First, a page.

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South Sudanese oil will be shipped again from Sudan by the end of May, official media said on Saturday, after a shutdown of more than a year which cost both impoverished nations billions of dollars.
"Sudan and South Sudan agreed to start oil pumping in mid-April and the exportation by the end of May," the official SUNA news agency said in a brief dispatch which gave no further details.
South Sudan halted crude production in early 2012, cutting off most of its revenue after accusing Khartoum of theft in a row over export fees.
At talks in Addis Ababa last month, the two countries finally settled on detailed timetables to ease tensions, after months of intermittent border clashes, by resuming the oil flows and implementing eight other key pacts.
The deals had remained dormant after signing in September as Khartoum pushed for guarantees that South Sudan would no longer back rebels fighting in South Kordofan and Blue Nile states.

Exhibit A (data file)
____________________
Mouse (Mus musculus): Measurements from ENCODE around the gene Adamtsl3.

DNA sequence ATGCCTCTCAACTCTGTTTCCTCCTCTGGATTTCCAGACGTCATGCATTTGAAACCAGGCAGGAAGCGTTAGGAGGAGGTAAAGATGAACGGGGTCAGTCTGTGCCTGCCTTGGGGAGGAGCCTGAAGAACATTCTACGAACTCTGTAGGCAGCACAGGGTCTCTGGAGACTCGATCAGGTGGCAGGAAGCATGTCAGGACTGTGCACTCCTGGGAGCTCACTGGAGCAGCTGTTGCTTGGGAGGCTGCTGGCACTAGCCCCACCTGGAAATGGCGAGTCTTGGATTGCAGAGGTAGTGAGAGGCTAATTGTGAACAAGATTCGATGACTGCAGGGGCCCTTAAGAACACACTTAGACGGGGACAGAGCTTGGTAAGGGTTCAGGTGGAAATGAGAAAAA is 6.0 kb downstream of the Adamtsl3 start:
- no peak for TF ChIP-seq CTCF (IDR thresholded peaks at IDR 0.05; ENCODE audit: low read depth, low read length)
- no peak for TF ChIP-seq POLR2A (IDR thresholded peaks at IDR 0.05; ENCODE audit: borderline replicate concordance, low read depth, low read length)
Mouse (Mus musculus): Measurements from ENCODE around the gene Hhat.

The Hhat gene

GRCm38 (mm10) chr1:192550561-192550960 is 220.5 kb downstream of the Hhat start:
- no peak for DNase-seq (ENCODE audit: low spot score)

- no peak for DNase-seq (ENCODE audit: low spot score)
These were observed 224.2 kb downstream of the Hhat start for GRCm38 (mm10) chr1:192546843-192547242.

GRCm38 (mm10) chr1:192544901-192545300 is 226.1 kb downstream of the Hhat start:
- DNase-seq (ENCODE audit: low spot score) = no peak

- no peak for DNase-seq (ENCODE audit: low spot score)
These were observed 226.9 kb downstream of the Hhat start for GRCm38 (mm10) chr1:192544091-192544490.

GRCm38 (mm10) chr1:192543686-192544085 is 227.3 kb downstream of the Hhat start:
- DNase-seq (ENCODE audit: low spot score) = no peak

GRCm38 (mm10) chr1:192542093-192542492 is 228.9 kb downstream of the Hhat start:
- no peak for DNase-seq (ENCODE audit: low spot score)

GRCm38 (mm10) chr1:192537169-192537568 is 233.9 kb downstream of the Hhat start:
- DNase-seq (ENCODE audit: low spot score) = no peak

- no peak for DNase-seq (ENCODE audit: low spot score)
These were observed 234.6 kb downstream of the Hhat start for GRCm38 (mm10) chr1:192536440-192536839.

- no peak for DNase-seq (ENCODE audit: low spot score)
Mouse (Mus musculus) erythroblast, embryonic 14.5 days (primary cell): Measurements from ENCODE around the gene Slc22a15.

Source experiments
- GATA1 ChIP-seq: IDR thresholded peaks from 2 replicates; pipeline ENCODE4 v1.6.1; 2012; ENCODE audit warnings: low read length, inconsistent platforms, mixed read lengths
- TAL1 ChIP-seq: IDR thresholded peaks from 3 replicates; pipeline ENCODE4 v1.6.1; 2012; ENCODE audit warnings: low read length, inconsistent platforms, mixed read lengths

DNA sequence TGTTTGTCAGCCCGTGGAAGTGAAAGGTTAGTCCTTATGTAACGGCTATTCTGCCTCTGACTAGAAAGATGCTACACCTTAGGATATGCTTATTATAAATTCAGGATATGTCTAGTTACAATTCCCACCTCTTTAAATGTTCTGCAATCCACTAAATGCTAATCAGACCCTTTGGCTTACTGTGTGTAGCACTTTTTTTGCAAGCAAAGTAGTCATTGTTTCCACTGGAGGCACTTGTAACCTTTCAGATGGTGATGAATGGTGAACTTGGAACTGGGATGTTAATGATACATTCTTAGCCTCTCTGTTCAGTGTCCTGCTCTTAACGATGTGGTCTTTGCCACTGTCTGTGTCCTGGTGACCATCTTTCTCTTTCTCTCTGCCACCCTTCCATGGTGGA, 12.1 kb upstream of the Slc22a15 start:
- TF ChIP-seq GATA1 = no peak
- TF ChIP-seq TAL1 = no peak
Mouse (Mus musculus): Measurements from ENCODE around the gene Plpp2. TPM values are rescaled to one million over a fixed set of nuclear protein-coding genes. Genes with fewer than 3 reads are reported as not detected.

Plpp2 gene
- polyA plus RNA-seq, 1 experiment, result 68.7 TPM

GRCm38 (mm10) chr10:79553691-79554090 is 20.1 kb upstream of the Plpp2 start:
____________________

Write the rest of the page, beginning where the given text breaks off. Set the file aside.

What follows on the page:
But since timetables were agreed, official delegations from the two countries have held a series of meetings to begin implementing the oil accord and other pacts.
Following an independence referendum, South Sudan split from the north in 2011 with roughly 75 percent of the 470,000 barrels per day of crude produced by the formerly unified country.
The separation left Khartoum without most of its export earnings and half of its fiscal revenues, sending the pound currency into decline while inflation rose to more than 40 percent, where it remains.
Refineries and export pipelines stayed under Khartoum's jurisdiction but the two countries could not agree on how much Juba should pay to use that infrastructure, including the Port Sudan export terminal.
South Sudan said petroleum provided 98 percent of its revenue.
The oil deal is worth $1 billion-$1.5 billion annually in transit fees and other payments for Sudan, an international economist has estimated.
Billions more dollars would reach South Sudan from its oil exports.
The timetable document said operators must conduct the oil resumption "in a technically and environmentally sound manner and in accordance with international best practice".
Oil companies in South Sudan include Malaysian state-owned Petronas, China's National Petroleum Company (CNPC), and the Sudd Petroleum Operating Company (SPOC), a joint venture between Petronas and South Sudan's government.
From a low of around seven pounds on the widely used black market, Sudan's currency has strengthened since the timetable agreement brought a more positive tone in relations with its neighbour.
The currency now trades at just above six pounds for one United States dollar.